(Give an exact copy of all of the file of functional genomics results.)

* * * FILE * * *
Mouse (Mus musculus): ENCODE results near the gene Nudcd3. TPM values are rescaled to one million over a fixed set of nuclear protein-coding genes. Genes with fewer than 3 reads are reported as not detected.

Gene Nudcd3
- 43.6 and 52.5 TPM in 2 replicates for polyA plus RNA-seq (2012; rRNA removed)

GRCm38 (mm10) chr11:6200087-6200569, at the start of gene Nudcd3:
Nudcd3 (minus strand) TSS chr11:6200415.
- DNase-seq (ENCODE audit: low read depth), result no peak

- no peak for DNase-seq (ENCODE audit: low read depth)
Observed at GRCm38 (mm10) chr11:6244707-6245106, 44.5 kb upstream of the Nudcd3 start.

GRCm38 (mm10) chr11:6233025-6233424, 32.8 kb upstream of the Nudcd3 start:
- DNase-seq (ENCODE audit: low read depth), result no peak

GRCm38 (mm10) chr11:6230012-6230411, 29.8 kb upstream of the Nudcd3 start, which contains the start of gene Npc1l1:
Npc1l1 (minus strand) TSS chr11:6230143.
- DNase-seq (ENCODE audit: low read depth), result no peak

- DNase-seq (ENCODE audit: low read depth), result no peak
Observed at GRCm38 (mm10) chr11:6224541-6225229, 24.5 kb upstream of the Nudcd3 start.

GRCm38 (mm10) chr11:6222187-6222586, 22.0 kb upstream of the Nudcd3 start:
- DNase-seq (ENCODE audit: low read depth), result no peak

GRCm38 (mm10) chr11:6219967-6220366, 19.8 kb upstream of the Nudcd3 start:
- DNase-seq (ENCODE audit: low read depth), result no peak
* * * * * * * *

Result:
Mouse (Mus musculus): ENCODE results near the gene Nudcd3. TPM values are rescaled to one million over a fixed set of nuclear protein-coding genes. Genes with fewer than 3 reads are reported as not detected.

Gene Nudcd3
- 43.6 and 52.5 TPM in 2 replicates for polyA plus RNA-seq (2012; rRNA removed)

GRCm38 (mm10) chr11:6200087-6200569, at the start of gene Nudcd3:
Nudcd3 (minus strand) TSS chr11:6200415.
- DNase-seq (ENCODE audit: low read depth), result no peak

- no peak for DNase-seq (ENCODE audit: low read depth)
Observed at GRCm38 (mm10) chr11:6244707-6245106, 44.5 kb upstream of the Nudcd3 start.

GRCm38 (mm10) chr11:6233025-6233424, 32.8 kb upstream of the Nudcd3 start:
- DNase-seq (ENCODE audit: low read depth), result no peak

GRCm38 (mm10) chr11:6230012-6230411, 29.8 kb upstream of the Nudcd3 start, which contains the start of gene Npc1l1:
Npc1l1 (minus strand) TSS chr11:6230143.
- DNase-seq (ENCODE audit: low read depth), result no peak

- DNase-seq (ENCODE audit: low read depth), result no peak
Observed at GRCm38 (mm10) chr11:6224541-6225229, 24.5 kb upstream of the Nudcd3 start.

GRCm38 (mm10) chr11:6222187-6222586, 22.0 kb upstream of the Nudcd3 start:
- DNase-seq (ENCODE audit: low read depth), result no peak

GRCm38 (mm10) chr11:6219967-6220366, 19.8 kb upstream of the Nudcd3 start:
- DNase-seq (ENCODE audit: low read depth), result no peak